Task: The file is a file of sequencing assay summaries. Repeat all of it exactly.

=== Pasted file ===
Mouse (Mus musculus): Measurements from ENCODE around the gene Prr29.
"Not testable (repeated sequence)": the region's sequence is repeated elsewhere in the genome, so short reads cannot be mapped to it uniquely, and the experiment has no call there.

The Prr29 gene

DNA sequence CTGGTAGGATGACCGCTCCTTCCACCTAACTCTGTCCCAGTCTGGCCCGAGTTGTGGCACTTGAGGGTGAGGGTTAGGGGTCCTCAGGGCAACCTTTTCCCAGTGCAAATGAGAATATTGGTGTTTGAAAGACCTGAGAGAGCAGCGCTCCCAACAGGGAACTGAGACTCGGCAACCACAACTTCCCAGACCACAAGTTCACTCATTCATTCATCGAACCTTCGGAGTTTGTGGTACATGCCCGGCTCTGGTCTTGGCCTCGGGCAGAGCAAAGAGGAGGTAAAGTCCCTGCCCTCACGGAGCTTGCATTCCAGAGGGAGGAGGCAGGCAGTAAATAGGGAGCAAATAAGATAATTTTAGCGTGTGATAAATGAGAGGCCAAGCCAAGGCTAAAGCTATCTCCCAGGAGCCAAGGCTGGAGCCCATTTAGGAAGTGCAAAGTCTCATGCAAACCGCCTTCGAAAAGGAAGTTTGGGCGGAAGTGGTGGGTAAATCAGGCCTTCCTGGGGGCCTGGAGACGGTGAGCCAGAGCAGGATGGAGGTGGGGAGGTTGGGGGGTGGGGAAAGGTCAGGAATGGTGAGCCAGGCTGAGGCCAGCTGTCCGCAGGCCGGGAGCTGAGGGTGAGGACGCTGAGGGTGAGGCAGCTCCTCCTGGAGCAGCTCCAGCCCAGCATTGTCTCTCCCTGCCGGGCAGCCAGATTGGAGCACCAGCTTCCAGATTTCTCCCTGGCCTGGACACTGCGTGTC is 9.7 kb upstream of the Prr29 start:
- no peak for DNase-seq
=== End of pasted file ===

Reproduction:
Mouse (Mus musculus): Measurements from ENCODE around the gene Prr29.
"Not testable (repeated sequence)": the region's sequence is repeated elsewhere in the genome, so short reads cannot be mapped to it uniquely, and the experiment has no call there.

The Prr29 gene

DNA sequence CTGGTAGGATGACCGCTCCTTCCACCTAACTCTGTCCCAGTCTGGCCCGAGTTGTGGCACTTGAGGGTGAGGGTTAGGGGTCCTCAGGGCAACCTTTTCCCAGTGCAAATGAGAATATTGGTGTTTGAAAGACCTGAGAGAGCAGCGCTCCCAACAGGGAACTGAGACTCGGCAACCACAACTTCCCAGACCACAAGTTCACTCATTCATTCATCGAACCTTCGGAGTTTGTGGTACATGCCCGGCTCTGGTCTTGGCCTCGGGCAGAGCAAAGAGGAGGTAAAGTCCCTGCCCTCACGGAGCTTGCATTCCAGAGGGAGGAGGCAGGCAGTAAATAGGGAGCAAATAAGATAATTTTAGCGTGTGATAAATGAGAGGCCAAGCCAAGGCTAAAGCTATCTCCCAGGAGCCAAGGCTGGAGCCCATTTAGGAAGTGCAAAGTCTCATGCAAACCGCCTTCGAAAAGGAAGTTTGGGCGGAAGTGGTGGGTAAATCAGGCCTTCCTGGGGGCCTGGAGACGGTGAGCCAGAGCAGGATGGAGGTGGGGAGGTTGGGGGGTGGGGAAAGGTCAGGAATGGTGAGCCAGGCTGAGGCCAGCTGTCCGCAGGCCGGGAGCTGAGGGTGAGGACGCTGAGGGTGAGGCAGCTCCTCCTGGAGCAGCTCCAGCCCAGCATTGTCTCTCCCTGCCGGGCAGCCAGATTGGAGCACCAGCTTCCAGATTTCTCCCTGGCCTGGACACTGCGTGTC is 9.7 kb upstream of the Prr29 start:
- no peak for DNase-seq